By Caroline Westbrook
BBC News Online
The drunken fight which erupted on Big Brother on Wednesday night is just the latest in a string of controversial incidents so far this series.
The fight is the latest controversy to hit the series
The last three weeks have played host to nudity, food fights and alleged sexual encounters between housemates Michelle Bass and Stuart Wilson, to say nothing of other arguments between housemates.
And evictee Kitten Pinder also made her mark by refusing to comply with Big Brother's rules and writing graffiti on the walls of the house, bringing about her own expulsion from the show.
All of which makes previous series look mild-mannered by comparison.
However, while UK audiences may not be used to such antics on the show, controversial behaviour is commonplace in other Big Brother houses around the world.
The second series of the show, broadcast in 2001, saw housemate Justin Sebik expelled from the house after he threatened fellow contestant Krista Stegall with a knife. The pair were kissing in the house when he held the blade to her throat and said "Would you get mad if I just killed you?" Stegall later sued TV network CBS, who broadcasts the show in the US.
The second series of Big Brother USA saw a knife scandal
In a separate incident, contestant Scott Weintraub was thrown out of the house just five days into the fourth series after he threw a tantrum in the house and began hurling furniture around. He was evicted after other housemates said they feared for their safety.
Merlin Luck used his 15 minutes of fame to make a political statement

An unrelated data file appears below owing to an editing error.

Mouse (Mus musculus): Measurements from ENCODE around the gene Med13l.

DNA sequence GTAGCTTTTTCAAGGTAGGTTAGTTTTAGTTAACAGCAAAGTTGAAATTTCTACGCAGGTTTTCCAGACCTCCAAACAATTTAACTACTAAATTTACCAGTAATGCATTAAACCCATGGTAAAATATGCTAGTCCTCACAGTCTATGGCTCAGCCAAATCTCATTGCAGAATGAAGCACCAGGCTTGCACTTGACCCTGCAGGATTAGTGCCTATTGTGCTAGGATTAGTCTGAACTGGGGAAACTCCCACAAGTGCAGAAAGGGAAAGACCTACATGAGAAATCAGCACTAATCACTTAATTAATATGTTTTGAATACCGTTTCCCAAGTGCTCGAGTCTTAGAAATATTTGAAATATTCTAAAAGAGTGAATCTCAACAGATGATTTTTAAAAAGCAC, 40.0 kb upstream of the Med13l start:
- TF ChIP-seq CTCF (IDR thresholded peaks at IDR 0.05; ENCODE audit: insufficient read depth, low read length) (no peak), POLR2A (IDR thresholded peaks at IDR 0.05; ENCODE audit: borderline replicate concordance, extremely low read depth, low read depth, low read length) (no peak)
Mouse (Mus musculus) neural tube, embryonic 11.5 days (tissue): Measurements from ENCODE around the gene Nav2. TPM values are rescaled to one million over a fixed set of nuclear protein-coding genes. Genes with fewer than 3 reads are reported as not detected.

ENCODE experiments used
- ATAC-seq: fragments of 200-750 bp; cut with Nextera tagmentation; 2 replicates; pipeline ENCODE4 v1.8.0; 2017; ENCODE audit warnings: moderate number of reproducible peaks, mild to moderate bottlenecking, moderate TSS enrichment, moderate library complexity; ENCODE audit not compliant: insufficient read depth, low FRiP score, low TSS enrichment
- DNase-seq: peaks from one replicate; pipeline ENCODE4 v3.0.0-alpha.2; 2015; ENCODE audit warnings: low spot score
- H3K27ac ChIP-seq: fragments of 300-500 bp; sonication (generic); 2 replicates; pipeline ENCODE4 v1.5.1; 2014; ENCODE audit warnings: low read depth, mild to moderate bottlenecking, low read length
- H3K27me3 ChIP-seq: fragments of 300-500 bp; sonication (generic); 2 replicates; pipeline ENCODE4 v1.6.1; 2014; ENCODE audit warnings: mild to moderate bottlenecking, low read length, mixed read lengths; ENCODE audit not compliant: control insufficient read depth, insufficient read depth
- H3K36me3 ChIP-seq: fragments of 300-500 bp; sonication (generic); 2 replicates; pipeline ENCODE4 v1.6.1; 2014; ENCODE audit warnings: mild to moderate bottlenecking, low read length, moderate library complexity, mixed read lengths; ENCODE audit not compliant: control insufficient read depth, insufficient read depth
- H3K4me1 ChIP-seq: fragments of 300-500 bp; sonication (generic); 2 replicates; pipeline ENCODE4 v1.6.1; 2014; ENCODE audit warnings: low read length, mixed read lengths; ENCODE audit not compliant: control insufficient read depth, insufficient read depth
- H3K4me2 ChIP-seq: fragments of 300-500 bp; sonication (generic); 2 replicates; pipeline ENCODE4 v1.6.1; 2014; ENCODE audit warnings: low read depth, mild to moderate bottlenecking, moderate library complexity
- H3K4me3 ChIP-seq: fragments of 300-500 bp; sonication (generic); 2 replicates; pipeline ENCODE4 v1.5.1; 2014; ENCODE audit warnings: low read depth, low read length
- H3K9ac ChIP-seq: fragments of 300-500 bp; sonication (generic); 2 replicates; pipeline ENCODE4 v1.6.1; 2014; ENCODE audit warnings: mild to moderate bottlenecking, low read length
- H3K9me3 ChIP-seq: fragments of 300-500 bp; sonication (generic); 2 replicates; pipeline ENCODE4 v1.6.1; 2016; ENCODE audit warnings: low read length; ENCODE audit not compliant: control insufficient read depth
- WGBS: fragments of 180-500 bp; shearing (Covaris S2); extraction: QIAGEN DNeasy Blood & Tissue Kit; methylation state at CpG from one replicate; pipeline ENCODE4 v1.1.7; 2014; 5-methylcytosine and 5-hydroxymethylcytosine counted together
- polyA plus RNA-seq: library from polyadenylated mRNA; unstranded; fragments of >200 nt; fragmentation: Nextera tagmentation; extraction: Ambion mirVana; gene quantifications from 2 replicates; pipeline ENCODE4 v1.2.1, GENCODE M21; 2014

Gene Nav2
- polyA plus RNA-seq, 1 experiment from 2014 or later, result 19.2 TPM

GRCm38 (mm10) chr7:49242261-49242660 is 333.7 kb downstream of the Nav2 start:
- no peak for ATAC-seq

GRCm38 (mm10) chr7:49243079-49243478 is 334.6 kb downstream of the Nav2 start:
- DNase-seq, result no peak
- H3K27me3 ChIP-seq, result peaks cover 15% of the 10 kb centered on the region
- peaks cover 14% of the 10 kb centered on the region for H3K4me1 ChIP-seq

The latest series of the show, currently screening in Australia, attracted attention after housemate Merlin Luck used his eviction to make a political statement. The 24-year-old, from Sydney, sat through the live post-eviction show with his mouth taped shut, while holding a sign that read 'Free the refugees'. Despite the best efforts of Luck's father and the show's host Gretel Killeen, Luck refused to speak throughout the entire show.
The Danish version of Big Brother is credited with producing the first conception in the history of the show. Housemates Sissel, 20 and Robert, 21, were seen getting intimate with each other on the show earlier this year, but news of Sissel's pregnancy was not announced until she had been voted out of the house.
Their version of the show is no stranger to controversy - midway through the series in 2001 the seven remaining contestants walked out of the house, saying they had chosen to "vote out Big Brother". After negotiations four of them agreed to return on the condition they could have visitors.
The Arab version of Big Brother was axed midway through the series earlier this year following religious protests against the show.
The Arab version of the show was taken off air mid-series
The house, in Bahrain, featured segregated sleeping areas and separate prayer rooms for male and female, but still ran into trouble with governments and viewers complaining that it undermined traditional Islamist values. Events came to a head after 1,000 protesters attempted to storm the house and the Saudi housemate began boasting that he had managed to infiltrate the women's quarters.
Things became heated early on in the Portuguese Big Brother house - the first series saw one housemate, Marco, thrown out after kicking another housemate in the stomach. He later broke down on live TV and begged for forgiveness. Another couple, meanwhile, were given their marching orders after having sex in the house. They later got married.
The French equivalent of Big Brother, known as Loft Story, landed in hot water after protestors against the show besieged the location three times in one week and tried to invade the studio. Police had to use tear gas to repel the activists, who complained that "trash TV turns people into idiots".